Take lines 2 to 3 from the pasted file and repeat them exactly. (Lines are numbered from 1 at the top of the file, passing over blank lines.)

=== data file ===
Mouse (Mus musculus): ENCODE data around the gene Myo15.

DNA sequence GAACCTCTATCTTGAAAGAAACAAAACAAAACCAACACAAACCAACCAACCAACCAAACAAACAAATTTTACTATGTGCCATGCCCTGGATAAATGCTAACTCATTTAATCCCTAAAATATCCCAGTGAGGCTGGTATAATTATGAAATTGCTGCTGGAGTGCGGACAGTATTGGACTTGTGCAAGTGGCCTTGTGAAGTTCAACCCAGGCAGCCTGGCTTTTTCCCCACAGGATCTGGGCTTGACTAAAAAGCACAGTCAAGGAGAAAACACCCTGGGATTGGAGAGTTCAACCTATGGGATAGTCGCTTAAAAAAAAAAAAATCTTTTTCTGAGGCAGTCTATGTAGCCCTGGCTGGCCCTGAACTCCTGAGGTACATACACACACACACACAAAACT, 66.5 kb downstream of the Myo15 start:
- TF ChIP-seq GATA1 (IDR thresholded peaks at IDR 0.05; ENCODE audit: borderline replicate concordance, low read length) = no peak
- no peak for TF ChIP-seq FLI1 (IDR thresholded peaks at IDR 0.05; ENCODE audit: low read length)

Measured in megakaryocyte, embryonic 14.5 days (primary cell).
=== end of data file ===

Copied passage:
DNA sequence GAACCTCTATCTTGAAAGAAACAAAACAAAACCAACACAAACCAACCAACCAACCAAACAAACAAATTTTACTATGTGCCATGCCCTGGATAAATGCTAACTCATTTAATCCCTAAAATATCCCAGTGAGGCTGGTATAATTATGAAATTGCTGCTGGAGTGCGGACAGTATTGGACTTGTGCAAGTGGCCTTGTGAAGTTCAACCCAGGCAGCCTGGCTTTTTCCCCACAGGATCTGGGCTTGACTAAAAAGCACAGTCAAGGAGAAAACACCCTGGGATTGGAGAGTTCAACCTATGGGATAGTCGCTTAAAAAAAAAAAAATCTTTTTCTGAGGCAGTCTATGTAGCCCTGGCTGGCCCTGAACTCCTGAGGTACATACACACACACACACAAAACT, 66.5 kb downstream of the Myo15 start:
- TF ChIP-seq GATA1 (IDR thresholded peaks at IDR 0.05; ENCODE audit: borderline replicate concordance, low read length) = no peak